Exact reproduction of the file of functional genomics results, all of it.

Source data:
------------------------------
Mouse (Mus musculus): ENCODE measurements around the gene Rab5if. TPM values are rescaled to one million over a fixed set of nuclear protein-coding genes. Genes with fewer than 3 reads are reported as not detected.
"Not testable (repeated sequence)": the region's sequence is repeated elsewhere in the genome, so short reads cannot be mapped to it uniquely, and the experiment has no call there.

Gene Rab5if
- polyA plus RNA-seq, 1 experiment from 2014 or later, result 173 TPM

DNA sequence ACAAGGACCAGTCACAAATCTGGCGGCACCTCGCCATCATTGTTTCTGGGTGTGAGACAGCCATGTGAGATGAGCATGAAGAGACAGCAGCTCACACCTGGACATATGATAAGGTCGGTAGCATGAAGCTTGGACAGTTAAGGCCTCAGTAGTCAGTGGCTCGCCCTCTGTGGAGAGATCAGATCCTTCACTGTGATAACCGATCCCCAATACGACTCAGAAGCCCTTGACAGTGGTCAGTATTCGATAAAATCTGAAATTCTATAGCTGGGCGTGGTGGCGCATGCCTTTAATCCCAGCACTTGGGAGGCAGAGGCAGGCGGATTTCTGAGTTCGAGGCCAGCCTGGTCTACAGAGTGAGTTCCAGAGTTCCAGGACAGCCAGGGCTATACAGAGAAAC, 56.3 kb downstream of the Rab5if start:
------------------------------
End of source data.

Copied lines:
Mouse (Mus musculus): ENCODE measurements around the gene Rab5if. TPM values are rescaled to one million over a fixed set of nuclear protein-coding genes. Genes with fewer than 3 reads are reported as not detected.
"Not testable (repeated sequence)": the region's sequence is repeated elsewhere in the genome, so short reads cannot be mapped to it uniquely, and the experiment has no call there.

Gene Rab5if
- polyA plus RNA-seq, 1 experiment from 2014 or later, result 173 TPM

DNA sequence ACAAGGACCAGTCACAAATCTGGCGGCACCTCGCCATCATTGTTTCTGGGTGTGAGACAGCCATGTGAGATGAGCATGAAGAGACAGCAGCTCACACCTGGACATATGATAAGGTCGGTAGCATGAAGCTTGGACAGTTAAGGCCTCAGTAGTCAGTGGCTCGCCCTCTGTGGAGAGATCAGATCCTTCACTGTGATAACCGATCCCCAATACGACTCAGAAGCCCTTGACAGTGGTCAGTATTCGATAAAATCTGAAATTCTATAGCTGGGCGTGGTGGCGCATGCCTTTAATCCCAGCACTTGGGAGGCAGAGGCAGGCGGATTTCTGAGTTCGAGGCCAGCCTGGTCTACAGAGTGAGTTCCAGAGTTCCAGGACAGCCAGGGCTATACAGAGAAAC, 56.3 kb downstream of the Rab5if start: